I think nowadays, especially with Google, once you’re given any diagnosis, you go online and you look at everything. I think she’s probably done a lot of reading. I think she’s been reading, going, ‘What can I do? What control do I have? I have no control over my body. The Western doctors, they are taking control of that, so the only thing I can control is my attitude. It’s the only thing I have control over.’ So we see her at the beginning of Season 2 really trying to embrace that fully and go, ‘OK, I will put all my energy into hope and into positivity and into fighting this with love as much as I can.’

Natalie’s ex-husband David showed up at the end of last season, and he will be a major presence in Season 2. How does Natalie deal with that?
I refer to him as the baby daddy, not the ex-husband. Because he hasn’t been there, he disappeared. And I love [showrunner] Joseph [Kay] so much, I love his writing so much, and bless him because he’s put up with me a lot. I would go up to him and say, ‘Ahhh! I don’t even want [David] in the show because he doesn’t deserve it. How can you leave your kids?’ I was so angry at [the character].

But I think for Natalie what’s interesting is that we don’t see her ever angry about her diagnosis. We see her scared, we see her hopeful, we see her sad, but we don’t see her angry. I think David is this great thing for her to use to express her anger over her cancer. She’s legitimately angry at him for choosing to come back now in this way, and yet she’s really got to juggle with, ‘Well, is my anger beneficial for the kids? What is the best thing for the kids?’ And that’s a journey she’s got to go on. You know, ‘If I’m not here, what is the best thing for them?’ But I think there is almost a therapeutic thing about allowing her anger to have a place to live and a place to land. And it’s him, which I think is completely justified.

Natalie’s relationship to her children is central to the show, and James Wotherspoon (Caleb), Stephanie Janusauskas (Emma) and Julia Scarlett Dan (Romy) give wonderful, believable performances. Tell me about working with them.
The actors are remarkable. Those kids, all three of them are superb actors. They amaze me. Stephanie and Julia, I have more scenes with them than I do James. And also because there’s that mother-daughter thing. It’s very easy. I feel a very deep relationship, especially with Julia. She’s the youngest, so she’s the one that Natalie is the most worried about. And Julia has this openness. She’s just this very grounded but very open, beautiful young woman, and she’s just like 12 years old. And she comes across as this wise sage who’s so honest. She’s very much like Romy in a lot of ways, I find. Very easy to connect with. I miss them when we’re not filming.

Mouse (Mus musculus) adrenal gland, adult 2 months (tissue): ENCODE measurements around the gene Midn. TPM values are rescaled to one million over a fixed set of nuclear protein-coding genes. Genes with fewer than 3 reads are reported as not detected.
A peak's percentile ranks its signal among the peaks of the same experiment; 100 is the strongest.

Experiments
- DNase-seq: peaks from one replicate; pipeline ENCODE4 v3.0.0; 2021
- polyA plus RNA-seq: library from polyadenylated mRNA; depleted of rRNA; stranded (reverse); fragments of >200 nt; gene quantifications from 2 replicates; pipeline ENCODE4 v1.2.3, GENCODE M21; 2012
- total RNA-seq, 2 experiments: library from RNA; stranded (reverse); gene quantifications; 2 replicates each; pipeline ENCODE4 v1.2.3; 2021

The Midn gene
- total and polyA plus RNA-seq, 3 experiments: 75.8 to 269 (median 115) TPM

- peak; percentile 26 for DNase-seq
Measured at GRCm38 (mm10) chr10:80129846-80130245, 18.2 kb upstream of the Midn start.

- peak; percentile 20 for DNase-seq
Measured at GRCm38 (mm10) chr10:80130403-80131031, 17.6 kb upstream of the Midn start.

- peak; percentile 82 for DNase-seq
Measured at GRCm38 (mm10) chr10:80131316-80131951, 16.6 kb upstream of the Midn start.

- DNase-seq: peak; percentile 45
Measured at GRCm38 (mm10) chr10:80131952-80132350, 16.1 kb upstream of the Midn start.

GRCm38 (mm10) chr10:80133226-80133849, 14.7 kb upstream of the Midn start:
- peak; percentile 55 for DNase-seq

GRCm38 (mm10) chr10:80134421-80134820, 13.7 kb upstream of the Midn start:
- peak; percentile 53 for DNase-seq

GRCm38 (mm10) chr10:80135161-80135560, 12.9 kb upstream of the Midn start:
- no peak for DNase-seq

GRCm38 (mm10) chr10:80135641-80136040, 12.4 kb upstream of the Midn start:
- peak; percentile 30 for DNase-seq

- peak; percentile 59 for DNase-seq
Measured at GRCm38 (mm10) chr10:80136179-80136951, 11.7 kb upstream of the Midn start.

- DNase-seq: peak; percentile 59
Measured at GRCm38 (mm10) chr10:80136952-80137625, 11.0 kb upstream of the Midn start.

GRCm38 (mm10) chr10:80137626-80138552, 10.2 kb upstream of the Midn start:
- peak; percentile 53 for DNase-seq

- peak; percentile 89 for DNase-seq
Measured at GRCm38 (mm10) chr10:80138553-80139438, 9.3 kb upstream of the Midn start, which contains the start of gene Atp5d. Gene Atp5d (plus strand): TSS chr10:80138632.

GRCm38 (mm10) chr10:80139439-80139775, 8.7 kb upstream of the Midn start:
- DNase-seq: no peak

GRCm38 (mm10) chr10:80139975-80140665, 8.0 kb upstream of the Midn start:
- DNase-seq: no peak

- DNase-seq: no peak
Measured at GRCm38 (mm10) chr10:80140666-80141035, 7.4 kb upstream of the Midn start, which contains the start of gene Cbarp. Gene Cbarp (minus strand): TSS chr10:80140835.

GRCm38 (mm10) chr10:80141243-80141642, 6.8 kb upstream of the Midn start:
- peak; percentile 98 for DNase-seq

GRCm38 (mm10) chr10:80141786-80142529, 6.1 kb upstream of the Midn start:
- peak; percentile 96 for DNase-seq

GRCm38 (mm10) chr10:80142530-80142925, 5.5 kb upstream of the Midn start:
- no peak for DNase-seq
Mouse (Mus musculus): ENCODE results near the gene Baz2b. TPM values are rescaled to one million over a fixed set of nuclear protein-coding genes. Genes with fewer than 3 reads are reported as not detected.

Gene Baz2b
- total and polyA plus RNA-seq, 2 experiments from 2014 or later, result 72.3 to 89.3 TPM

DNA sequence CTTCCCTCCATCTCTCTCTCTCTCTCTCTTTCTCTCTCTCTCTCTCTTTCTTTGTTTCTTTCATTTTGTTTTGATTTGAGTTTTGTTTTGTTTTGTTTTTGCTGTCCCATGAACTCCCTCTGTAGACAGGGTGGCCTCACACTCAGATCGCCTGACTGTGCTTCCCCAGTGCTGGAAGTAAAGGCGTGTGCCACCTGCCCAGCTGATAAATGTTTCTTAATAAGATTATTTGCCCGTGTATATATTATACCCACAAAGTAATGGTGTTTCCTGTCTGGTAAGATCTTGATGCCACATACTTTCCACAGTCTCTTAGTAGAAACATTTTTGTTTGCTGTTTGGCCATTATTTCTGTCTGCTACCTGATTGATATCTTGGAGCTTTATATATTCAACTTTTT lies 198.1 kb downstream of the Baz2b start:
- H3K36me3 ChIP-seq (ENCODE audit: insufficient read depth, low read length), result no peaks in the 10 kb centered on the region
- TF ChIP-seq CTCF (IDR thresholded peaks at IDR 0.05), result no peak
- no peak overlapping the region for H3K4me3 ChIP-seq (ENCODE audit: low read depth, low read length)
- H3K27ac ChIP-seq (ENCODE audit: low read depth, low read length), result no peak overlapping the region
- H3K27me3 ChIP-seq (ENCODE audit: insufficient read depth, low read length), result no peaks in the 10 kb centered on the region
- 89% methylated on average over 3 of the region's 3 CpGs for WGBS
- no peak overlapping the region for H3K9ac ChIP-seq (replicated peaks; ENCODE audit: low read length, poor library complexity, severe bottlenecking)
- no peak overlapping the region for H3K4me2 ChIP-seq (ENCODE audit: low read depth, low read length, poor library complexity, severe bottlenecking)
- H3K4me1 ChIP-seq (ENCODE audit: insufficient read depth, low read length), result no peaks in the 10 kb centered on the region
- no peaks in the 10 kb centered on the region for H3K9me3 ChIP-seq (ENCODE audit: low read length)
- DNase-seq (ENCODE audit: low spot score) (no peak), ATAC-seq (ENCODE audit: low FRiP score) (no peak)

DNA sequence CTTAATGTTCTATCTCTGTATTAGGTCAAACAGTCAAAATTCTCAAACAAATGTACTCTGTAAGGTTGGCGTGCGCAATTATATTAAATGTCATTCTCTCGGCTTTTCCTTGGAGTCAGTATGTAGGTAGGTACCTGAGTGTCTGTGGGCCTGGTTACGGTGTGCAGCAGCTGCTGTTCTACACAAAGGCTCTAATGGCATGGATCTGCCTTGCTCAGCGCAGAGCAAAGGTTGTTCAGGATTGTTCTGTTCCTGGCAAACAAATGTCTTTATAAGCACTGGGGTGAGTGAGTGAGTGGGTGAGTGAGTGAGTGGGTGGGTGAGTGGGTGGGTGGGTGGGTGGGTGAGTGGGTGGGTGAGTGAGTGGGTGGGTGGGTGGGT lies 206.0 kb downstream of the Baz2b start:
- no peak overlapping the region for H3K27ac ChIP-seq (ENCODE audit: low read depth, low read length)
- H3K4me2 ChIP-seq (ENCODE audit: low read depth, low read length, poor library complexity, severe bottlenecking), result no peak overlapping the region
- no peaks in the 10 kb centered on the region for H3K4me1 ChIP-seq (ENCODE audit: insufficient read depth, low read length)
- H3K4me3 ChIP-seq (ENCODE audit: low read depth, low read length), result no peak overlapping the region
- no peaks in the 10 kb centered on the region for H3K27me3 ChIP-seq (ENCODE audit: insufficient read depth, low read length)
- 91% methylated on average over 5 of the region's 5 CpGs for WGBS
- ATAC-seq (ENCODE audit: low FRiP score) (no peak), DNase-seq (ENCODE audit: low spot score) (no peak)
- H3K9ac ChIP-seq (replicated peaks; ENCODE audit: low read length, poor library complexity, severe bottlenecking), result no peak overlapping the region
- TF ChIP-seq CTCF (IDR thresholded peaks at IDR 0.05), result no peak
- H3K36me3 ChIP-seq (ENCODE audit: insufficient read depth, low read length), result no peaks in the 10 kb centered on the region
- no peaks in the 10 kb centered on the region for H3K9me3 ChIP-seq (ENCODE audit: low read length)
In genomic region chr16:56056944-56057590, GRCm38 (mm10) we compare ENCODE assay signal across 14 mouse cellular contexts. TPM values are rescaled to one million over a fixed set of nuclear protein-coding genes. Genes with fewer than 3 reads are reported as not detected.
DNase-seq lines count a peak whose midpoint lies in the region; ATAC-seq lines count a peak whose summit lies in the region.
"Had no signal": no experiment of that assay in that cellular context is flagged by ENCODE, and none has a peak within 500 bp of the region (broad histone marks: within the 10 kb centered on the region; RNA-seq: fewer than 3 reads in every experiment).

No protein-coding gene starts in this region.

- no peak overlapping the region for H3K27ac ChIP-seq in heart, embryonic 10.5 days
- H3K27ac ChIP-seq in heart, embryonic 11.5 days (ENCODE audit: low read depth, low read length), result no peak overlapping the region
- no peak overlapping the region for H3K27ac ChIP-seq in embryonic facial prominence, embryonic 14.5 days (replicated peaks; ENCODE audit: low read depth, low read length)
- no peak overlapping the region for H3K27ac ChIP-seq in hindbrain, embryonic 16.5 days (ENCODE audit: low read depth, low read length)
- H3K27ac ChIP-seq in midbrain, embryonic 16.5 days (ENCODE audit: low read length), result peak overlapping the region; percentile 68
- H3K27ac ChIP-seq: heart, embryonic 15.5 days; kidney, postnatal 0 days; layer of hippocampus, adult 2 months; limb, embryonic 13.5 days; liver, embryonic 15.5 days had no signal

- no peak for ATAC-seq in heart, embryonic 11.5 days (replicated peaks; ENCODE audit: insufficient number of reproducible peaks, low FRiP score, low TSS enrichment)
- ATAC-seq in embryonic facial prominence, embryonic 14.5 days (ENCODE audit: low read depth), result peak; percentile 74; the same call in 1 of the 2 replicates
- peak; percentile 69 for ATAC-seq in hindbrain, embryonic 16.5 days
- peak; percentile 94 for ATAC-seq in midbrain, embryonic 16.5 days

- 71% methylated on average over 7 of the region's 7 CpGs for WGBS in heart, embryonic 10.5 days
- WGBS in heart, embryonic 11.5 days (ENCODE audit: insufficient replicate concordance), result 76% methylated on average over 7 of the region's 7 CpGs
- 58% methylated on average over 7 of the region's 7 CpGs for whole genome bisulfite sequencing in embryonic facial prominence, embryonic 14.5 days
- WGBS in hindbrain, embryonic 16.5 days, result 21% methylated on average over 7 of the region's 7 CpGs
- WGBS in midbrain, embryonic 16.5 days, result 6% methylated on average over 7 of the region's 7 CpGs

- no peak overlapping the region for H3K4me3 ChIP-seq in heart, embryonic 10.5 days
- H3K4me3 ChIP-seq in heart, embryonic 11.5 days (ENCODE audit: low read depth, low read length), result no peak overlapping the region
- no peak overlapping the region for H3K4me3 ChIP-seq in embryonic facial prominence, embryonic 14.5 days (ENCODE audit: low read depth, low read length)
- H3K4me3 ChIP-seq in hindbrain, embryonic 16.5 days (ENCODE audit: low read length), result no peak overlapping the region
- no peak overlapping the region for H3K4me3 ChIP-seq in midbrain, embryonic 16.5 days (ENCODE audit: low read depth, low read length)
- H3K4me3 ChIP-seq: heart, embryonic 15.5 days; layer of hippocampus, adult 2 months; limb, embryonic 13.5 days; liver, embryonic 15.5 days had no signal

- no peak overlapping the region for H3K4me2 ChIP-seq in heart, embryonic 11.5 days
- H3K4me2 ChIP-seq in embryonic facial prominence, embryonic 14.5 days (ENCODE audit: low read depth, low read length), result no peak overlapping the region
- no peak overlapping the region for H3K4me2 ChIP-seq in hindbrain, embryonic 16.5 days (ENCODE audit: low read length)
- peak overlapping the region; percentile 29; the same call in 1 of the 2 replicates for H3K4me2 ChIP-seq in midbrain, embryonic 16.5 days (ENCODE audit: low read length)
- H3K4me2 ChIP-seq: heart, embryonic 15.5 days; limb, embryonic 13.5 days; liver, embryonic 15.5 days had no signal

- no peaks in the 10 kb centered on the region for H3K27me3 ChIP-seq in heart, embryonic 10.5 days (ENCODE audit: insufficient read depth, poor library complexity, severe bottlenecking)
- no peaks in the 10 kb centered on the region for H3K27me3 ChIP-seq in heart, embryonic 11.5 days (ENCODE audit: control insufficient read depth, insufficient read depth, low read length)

This Life S2
Julia Scarlett Dan, Torri Higginson and Stephanie Janusauskas in This Life Episode 201, “Stay Positive.”

You have said that filming Season 1 was emotionally draining for you as an actor. Was shooting Season 2 just as difficult for you?
I actually had a similar curve in both Season 1 and Season 2. In the beginning of it, it’s a gift to be given a job that lets you meditate on mortality, and it gives you a closer relationship to gratitude. Because when you’re not filming and when you’re feeling tired, you just have to think, ‘Oh, my God, I could have cancer and I don’t. Oh, my God, I’m so grateful for everything I have.’ And that happened to me last season too. In the first block or two, I constantly felt gratitude and grace and lucky, and then by the end of the season—as you are having to act that every day and sit every day with that rushing through you—as a human you get tired.